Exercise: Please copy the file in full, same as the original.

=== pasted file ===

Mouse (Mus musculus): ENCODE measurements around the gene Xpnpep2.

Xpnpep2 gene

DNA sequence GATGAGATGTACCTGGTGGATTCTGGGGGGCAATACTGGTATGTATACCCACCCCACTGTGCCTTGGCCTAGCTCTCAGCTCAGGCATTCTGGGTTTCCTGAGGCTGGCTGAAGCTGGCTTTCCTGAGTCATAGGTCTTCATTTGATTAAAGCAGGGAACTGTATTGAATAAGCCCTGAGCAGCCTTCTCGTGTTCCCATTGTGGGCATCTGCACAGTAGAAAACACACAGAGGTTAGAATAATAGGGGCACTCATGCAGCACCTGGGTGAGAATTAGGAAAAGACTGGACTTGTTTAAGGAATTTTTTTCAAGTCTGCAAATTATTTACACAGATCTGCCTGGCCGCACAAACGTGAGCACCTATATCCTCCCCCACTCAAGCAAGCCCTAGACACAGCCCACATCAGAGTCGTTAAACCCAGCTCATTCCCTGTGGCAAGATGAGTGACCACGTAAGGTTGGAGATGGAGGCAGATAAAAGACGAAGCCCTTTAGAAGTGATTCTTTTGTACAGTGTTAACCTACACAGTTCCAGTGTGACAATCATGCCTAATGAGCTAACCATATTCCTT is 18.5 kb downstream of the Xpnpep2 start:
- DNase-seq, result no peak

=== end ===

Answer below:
Mouse (Mus musculus): ENCODE measurements around the gene Xpnpep2.

Xpnpep2 gene

DNA sequence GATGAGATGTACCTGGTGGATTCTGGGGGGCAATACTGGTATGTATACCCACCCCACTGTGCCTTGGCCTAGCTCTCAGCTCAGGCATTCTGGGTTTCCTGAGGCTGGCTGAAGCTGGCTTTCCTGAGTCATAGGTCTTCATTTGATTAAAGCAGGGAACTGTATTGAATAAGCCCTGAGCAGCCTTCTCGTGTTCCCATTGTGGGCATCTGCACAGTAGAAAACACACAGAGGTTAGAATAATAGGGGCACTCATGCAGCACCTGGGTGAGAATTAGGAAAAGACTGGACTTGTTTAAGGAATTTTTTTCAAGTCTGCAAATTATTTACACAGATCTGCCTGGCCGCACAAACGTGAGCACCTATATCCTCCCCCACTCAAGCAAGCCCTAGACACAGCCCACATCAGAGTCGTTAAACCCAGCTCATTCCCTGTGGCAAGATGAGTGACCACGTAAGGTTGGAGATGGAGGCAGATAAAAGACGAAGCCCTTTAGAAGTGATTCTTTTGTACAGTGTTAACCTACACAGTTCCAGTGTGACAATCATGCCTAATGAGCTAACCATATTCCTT is 18.5 kb downstream of the Xpnpep2 start:
- DNase-seq, result no peak